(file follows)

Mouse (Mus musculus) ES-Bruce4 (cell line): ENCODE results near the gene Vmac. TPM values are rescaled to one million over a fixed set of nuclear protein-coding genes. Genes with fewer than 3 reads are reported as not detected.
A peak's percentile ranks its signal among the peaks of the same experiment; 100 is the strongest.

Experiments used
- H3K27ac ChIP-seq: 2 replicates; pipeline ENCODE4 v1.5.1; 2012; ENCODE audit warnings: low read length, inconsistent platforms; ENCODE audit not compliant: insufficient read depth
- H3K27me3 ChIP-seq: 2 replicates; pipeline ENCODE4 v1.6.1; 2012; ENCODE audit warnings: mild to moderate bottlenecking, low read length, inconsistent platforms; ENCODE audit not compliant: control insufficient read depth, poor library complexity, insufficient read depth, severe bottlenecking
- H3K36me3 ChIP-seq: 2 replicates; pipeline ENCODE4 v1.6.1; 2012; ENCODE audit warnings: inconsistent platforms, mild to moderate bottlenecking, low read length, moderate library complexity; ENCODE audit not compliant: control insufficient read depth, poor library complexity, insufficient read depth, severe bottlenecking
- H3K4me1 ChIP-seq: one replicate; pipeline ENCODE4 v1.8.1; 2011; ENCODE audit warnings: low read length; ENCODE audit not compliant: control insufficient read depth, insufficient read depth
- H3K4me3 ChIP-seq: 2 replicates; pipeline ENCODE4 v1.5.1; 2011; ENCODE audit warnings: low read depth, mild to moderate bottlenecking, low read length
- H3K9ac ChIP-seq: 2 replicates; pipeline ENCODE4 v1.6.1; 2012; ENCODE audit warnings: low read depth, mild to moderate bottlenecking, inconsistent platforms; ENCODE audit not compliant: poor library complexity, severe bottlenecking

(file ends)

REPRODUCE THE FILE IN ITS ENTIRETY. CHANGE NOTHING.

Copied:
Mouse (Mus musculus) ES-Bruce4 (cell line): ENCODE results near the gene Vmac. TPM values are rescaled to one million over a fixed set of nuclear protein-coding genes. Genes with fewer than 3 reads are reported as not detected.
A peak's percentile ranks its signal among the peaks of the same experiment; 100 is the strongest.

Experiments used
- H3K27ac ChIP-seq: 2 replicates; pipeline ENCODE4 v1.5.1; 2012; ENCODE audit warnings: low read length, inconsistent platforms; ENCODE audit not compliant: insufficient read depth
- H3K27me3 ChIP-seq: 2 replicates; pipeline ENCODE4 v1.6.1; 2012; ENCODE audit warnings: mild to moderate bottlenecking, low read length, inconsistent platforms; ENCODE audit not compliant: control insufficient read depth, poor library complexity, insufficient read depth, severe bottlenecking
- H3K36me3 ChIP-seq: 2 replicates; pipeline ENCODE4 v1.6.1; 2012; ENCODE audit warnings: inconsistent platforms, mild to moderate bottlenecking, low read length, moderate library complexity; ENCODE audit not compliant: control insufficient read depth, poor library complexity, insufficient read depth, severe bottlenecking
- H3K4me1 ChIP-seq: one replicate; pipeline ENCODE4 v1.8.1; 2011; ENCODE audit warnings: low read length; ENCODE audit not compliant: control insufficient read depth, insufficient read depth
- H3K4me3 ChIP-seq: 2 replicates; pipeline ENCODE4 v1.5.1; 2011; ENCODE audit warnings: low read depth, mild to moderate bottlenecking, low read length
- H3K9ac ChIP-seq: 2 replicates; pipeline ENCODE4 v1.6.1; 2012; ENCODE audit warnings: low read depth, mild to moderate bottlenecking, inconsistent platforms; ENCODE audit not compliant: poor library complexity, severe bottlenecking